Assembly Approves Most Amendments, Turns Down Voting Age Proposal
Colorado Springs, CO (June 11, 1997)--The 25th General Assembly, with very little debate, approved seven of the eight Book of Church Order amendments that were before it for final approval. The most significant of those adopted had to do with judicial procedures and with removal of people from the membership roll of the church--both very controversial topics over the past several years.
TE Byron Snapp did raise objection to approval of the new provision in BCO 15, which, except for extraordinary situations, removes from review of subsequent Assemblies the judgments of the Standing Judicial Commission (SJC). But RE Jack Williamson argued that the Assembly should adopt what had been hammered out by the Ad Interim Committee on Judicial Procedures (AICJP), of which he had been a member; and the court overwhelmingly agreed.
Also generating some discussion was Item 7, which establishes that a member of the SJC must submit his private judgment to the corporate judgment of the church as expressed in its constitutional standards. TE Craig Childs, who had been Chairman of the Constitutional Business Committee, wanted to have that Committee deal with the constitutionality of this amendment. Mr. Childs stated that, in 1995, his Committee had found a similar proposal out of accord with other portions of the Constitution, particularly on the question of the supremacy of Scripture. But TE David Coffin raised a point of order, that such a motion to refer was a "dilatory" motion in that the body had already decided that question. The chair sustained the point of order. Mr. Childs argued against the amendment, but the Assembly overwhelmingly approved the measure.
Item 6 amended BCO 38 and 46 regarding the removal of a member who has indicated he no longer wants to be a part of the church. This item had been initially proposed because of concerns by a number of teaching and ruling elders who could not conscientiously submit to what they perceived as the implication in the 1994 "Chen case", viz., that a church could not exercise discipline on someone who wanted to "resign" from that body. Worked out over a two year period was a carefully-crafted proposal, designed to satisfy the consciences of both those who insisted that the removal of a member from the roll of the church in such an instance is an act of discipline, and those who, reflecting a "voluntaristic" view of the church, did not want to exercise discipline in order to erase a person's name from the roll. The compromise solution involved placing said removal in Chapter 38, "Cases Without Process."
The 1995 Assembly had sent to the presbyteries for consideration information contained in an overture from Potomac Presbytery along with three personal resolutions addressing the same matter from diverse viewpoints. The 1996 Assembly received eleven overtures and six communications from sixteen presbyteries on the matter. Of those presbyteries, half of them--Great Lakes, Western Carolina, Southeast Louisiana, Palmetto, Nashville, North Georgia, Heartland, and Southeast Alabama--asked that the Constitution not be changed. An overture from Palmetto went so far as to say that "after 25 years of debate and discussion those who hold a different view of church polity should accept the majority view as clarified by the current BCO 46-5 and subsequently interpreted by the General Assembly; and if in good conscience they cannot do so, they should consider seeking another affiliation for the peace and unity of Christ's Church." However, when it came time to vote on the BCO amendment, several of those eight presbyteries joined in voting in favor, including Palmetto (53-2-5), Great Lakes (22-2-7), Western Carolina (23-0-4), Southeast Louisiana (11-1-3), Nashville (30-0-3), Heartland (26-0-0), and Southeast Alabama (36-0-0). Of the eight presbyteries on record as being opposed to changing the Constitution, only North Georgia (4-49-2) voted against the amendment.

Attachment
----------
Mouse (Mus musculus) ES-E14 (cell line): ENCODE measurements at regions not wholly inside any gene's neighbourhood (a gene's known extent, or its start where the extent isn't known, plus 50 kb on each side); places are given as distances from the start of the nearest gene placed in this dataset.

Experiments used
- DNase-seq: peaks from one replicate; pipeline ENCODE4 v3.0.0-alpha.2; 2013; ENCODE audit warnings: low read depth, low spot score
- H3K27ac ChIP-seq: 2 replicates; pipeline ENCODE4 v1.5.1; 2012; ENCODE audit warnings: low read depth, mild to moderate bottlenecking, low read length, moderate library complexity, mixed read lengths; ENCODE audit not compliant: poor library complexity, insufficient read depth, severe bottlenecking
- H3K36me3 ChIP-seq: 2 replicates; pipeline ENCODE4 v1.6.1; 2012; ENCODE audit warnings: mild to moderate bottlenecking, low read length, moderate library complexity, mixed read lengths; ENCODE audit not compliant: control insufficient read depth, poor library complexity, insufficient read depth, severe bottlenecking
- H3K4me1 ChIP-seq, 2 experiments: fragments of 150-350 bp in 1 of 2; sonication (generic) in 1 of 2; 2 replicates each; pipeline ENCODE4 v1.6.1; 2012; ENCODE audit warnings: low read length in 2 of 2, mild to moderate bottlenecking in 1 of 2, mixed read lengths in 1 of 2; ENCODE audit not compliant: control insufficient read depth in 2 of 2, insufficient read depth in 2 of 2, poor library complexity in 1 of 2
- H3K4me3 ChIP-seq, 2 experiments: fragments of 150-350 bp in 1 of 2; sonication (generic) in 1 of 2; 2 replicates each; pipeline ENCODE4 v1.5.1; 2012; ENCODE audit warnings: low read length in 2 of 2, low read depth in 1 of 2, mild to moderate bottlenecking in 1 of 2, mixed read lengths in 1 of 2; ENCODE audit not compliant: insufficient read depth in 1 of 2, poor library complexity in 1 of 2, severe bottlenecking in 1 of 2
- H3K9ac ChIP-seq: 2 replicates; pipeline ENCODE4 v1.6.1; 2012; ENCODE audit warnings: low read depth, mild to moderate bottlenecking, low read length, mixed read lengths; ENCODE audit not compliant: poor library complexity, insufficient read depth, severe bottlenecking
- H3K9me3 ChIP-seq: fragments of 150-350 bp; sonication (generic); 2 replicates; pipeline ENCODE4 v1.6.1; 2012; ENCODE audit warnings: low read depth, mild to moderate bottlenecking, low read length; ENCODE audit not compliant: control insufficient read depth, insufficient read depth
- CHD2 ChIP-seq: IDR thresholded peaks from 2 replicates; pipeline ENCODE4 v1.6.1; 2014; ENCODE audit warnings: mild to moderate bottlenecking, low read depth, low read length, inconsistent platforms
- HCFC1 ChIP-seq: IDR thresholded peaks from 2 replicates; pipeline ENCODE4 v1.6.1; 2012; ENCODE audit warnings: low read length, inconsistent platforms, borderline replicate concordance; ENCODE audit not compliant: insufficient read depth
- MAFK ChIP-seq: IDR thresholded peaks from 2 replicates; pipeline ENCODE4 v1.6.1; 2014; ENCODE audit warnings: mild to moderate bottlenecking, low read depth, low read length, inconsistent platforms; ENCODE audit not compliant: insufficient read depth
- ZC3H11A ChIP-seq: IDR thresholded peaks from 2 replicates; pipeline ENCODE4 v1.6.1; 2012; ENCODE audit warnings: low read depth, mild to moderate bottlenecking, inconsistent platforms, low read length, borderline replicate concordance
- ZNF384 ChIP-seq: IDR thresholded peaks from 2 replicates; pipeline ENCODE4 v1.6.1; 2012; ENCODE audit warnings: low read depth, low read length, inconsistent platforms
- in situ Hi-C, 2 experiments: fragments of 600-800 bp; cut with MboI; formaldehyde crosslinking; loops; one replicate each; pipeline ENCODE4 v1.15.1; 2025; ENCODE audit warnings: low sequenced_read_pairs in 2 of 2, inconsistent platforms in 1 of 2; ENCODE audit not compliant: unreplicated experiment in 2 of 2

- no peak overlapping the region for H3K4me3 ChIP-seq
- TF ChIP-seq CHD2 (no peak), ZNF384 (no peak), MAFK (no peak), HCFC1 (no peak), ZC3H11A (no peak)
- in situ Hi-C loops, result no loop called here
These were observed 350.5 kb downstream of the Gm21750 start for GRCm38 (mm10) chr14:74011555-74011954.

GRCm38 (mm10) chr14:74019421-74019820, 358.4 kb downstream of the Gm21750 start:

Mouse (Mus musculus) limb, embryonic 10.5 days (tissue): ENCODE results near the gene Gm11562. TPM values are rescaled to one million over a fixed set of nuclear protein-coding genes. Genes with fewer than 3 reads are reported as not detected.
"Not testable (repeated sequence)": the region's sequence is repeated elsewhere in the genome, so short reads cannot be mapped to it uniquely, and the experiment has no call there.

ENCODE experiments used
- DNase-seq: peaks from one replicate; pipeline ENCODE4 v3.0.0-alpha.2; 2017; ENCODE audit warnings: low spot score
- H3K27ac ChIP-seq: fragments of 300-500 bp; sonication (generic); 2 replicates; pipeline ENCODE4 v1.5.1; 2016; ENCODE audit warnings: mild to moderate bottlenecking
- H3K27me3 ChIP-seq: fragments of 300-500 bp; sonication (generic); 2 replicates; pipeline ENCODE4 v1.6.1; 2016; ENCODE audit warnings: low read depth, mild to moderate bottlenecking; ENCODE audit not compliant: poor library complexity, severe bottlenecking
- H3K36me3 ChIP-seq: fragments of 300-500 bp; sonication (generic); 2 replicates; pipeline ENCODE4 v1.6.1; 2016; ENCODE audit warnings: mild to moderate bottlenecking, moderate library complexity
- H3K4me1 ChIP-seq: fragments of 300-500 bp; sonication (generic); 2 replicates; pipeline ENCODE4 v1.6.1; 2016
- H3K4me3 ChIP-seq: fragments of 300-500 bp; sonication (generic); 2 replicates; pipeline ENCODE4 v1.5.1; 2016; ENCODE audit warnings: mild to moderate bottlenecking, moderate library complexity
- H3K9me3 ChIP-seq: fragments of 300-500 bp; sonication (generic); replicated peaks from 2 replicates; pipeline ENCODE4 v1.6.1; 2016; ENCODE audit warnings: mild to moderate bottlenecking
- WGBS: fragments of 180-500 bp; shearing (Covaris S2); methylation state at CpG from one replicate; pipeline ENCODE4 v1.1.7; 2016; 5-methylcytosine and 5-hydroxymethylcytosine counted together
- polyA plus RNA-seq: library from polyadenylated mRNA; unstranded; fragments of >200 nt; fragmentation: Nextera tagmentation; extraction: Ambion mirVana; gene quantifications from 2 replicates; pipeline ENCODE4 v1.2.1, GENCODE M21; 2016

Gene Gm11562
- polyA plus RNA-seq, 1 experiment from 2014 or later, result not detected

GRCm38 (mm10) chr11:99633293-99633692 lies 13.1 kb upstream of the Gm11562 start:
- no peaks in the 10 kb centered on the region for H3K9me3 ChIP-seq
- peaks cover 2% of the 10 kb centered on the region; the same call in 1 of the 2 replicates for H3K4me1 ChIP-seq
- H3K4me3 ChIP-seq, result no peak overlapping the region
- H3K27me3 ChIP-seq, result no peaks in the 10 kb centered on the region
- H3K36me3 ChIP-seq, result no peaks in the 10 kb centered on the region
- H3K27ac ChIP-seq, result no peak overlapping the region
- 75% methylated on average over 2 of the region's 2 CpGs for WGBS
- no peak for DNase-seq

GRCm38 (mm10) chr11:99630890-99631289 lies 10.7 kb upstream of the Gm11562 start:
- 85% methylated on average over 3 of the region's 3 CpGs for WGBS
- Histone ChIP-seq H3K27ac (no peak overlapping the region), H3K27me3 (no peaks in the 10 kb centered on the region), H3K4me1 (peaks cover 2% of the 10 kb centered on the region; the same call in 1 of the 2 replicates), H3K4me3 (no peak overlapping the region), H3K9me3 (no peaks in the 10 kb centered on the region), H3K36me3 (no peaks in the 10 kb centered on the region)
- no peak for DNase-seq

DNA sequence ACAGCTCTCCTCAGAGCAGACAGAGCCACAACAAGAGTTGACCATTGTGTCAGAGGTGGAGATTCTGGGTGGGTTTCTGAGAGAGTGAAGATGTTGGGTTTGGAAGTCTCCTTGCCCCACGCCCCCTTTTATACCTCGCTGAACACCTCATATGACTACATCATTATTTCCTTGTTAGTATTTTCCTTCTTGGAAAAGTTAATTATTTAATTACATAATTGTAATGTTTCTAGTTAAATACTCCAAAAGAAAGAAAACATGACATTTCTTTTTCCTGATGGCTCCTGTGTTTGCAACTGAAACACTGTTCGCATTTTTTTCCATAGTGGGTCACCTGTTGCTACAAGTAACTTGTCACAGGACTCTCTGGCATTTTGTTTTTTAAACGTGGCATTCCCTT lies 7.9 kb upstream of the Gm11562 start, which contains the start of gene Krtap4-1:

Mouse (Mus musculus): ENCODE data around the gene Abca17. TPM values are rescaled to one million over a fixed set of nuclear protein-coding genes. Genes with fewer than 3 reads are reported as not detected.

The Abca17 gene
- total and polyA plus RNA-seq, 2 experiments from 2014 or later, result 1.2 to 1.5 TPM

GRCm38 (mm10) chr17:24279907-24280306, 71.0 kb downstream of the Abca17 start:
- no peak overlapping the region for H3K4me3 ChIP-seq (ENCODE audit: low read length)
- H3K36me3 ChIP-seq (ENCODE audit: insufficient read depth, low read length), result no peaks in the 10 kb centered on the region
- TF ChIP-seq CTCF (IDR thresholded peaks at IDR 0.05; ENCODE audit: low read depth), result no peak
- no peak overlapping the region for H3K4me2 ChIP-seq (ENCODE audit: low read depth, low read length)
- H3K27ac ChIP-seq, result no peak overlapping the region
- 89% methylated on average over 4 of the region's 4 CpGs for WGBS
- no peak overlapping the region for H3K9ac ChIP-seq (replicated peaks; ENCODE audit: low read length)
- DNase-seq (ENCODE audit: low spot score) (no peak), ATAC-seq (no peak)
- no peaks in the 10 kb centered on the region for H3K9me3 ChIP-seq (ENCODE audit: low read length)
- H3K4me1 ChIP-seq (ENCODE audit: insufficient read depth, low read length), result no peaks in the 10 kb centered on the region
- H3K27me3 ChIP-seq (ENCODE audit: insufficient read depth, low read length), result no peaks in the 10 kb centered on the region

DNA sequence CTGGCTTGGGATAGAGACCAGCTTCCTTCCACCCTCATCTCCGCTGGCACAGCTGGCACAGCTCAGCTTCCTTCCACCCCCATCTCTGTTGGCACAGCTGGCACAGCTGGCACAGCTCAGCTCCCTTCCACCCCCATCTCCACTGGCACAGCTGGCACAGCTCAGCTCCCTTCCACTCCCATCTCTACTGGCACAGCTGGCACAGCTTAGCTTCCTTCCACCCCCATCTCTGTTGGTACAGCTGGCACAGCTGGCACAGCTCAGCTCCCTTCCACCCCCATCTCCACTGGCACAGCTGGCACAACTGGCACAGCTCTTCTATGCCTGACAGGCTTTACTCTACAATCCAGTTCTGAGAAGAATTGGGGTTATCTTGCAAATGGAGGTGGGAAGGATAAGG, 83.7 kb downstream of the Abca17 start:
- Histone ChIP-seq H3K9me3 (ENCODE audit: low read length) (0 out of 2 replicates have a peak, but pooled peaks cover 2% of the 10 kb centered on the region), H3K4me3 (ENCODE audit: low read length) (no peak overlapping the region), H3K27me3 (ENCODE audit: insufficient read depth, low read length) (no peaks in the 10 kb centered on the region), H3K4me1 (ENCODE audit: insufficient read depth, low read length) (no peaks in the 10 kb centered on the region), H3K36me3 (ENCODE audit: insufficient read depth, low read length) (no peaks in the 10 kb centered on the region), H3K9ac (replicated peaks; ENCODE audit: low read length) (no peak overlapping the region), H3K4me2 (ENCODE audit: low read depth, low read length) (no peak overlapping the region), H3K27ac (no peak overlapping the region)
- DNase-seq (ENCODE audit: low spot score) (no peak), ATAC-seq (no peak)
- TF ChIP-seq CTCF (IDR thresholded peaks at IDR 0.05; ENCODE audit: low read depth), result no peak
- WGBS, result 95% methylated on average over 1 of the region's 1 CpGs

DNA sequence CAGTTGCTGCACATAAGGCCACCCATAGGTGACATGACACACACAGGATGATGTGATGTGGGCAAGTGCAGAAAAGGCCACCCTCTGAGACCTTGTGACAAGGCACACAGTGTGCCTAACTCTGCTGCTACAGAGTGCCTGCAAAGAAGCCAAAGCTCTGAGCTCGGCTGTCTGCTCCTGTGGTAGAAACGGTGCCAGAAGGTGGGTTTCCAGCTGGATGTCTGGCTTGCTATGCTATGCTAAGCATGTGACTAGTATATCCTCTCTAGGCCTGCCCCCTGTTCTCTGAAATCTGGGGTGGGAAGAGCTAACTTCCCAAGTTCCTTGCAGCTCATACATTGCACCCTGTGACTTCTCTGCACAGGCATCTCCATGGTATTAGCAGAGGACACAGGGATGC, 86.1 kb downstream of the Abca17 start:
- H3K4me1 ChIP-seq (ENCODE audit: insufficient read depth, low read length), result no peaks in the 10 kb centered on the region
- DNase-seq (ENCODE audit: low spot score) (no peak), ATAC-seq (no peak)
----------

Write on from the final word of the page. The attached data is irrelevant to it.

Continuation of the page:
Item 2, which would have amended the Constitution so as to allow congregations to set a minimum voting age for the church, almost did not get voted on at all at this Assembly. The Stated Clerk reported that only 37 presbyteries had voted in favor, one less than the requisite two-thirds. However, RE Robert Brown of White Oak Presbyterian Church, Fremont, NC, pointed to the fact that at least one of the presbyteries was listed as in the "no" column only because the abstentions were counted as negative votes. After consultation with the parliamentarians, the Moderator ruled that Fellowship and South Texas should be counted as affirmative votes, thus making the tally 39 in favor.
With the matter now before the Assembly, Dr. Morton H. Smith, the original PCA Stated Clerk, argued against it, saying: "I don't believe we ought to go beyond the Scriptures and set a voting age on this." TE Steve Wilkins argued in favor, stating that "not everyone in Israel was allowed to make judgments" and suggesting that there should be a level of maturity before anyone should be allowed to vote on issues such as the selection of ruling elders and property matters.
TE Brent Bradley expressed his belief that the church had been "chameleon-like in adapting to our culture", and that the only genuine solution was to adopt congregational voting by heads of households. He opposed the amendment because of it being "arbitrary."
RE Frank Young, Chairman of the Constitutional Business Committee, also recommended that it not be passed. TE Wallace Tinsley of Fellowship Presbytery pointed out that one of the reasons why his presbytery had been so highly divided on the matter was because the proposal would leave the question of voting age up to the congregation rather than the session.
The amendment was defeated, 313-421.